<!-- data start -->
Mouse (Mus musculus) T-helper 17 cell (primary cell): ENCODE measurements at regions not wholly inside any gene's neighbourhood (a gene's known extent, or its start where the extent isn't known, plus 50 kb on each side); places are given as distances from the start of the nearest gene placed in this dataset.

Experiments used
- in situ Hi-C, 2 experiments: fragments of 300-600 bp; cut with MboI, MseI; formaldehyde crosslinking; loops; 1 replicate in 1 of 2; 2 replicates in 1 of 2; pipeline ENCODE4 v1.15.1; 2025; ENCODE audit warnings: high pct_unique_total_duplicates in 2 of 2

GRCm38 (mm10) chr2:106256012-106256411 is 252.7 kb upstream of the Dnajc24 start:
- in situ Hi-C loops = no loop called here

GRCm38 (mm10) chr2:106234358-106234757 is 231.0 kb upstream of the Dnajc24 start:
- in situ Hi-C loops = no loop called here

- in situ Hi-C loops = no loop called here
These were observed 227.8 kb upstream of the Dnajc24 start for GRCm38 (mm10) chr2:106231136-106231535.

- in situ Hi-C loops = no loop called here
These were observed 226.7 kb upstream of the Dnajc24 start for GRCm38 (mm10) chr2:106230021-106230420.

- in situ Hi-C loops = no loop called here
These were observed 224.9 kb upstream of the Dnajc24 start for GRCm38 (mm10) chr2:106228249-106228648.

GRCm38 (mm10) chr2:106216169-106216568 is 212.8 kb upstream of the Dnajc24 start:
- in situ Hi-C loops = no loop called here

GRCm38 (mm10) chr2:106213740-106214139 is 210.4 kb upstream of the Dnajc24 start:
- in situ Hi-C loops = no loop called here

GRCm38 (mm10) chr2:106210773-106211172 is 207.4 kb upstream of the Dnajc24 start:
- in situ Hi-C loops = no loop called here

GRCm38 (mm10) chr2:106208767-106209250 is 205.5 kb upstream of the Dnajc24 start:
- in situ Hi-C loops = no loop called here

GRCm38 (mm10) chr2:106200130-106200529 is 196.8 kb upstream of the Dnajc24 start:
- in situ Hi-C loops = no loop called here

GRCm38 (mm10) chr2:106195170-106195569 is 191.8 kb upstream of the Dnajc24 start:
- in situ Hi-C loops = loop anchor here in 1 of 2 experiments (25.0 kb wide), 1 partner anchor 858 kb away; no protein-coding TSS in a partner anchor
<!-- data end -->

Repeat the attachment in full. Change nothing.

Mouse (Mus musculus) T-helper 17 cell (primary cell): ENCODE measurements at regions not wholly inside any gene's neighbourhood (a gene's known extent, or its start where the extent isn't known, plus 50 kb on each side); places are given as distances from the start of the nearest gene placed in this dataset.

Experiments used
- in situ Hi-C, 2 experiments: fragments of 300-600 bp; cut with MboI, MseI; formaldehyde crosslinking; loops; 1 replicate in 1 of 2; 2 replicates in 1 of 2; pipeline ENCODE4 v1.15.1; 2025; ENCODE audit warnings: high pct_unique_total_duplicates in 2 of 2

GRCm38 (mm10) chr2:106256012-106256411 is 252.7 kb upstream of the Dnajc24 start:
- in situ Hi-C loops = no loop called here

GRCm38 (mm10) chr2:106234358-106234757 is 231.0 kb upstream of the Dnajc24 start:
- in situ Hi-C loops = no loop called here

- in situ Hi-C loops = no loop called here
These were observed 227.8 kb upstream of the Dnajc24 start for GRCm38 (mm10) chr2:106231136-106231535.

- in situ Hi-C loops = no loop called here
These were observed 226.7 kb upstream of the Dnajc24 start for GRCm38 (mm10) chr2:106230021-106230420.

- in situ Hi-C loops = no loop called here
These were observed 224.9 kb upstream of the Dnajc24 start for GRCm38 (mm10) chr2:106228249-106228648.

GRCm38 (mm10) chr2:106216169-106216568 is 212.8 kb upstream of the Dnajc24 start:
- in situ Hi-C loops = no loop called here

GRCm38 (mm10) chr2:106213740-106214139 is 210.4 kb upstream of the Dnajc24 start:
- in situ Hi-C loops = no loop called here

GRCm38 (mm10) chr2:106210773-106211172 is 207.4 kb upstream of the Dnajc24 start:
- in situ Hi-C loops = no loop called here

GRCm38 (mm10) chr2:106208767-106209250 is 205.5 kb upstream of the Dnajc24 start:
- in situ Hi-C loops = no loop called here

GRCm38 (mm10) chr2:106200130-106200529 is 196.8 kb upstream of the Dnajc24 start:
- in situ Hi-C loops = no loop called here

GRCm38 (mm10) chr2:106195170-106195569 is 191.8 kb upstream of the Dnajc24 start:
- in situ Hi-C loops = loop anchor here in 1 of 2 experiments (25.0 kb wide), 1 partner anchor 858 kb away; no protein-coding TSS in a partner anchor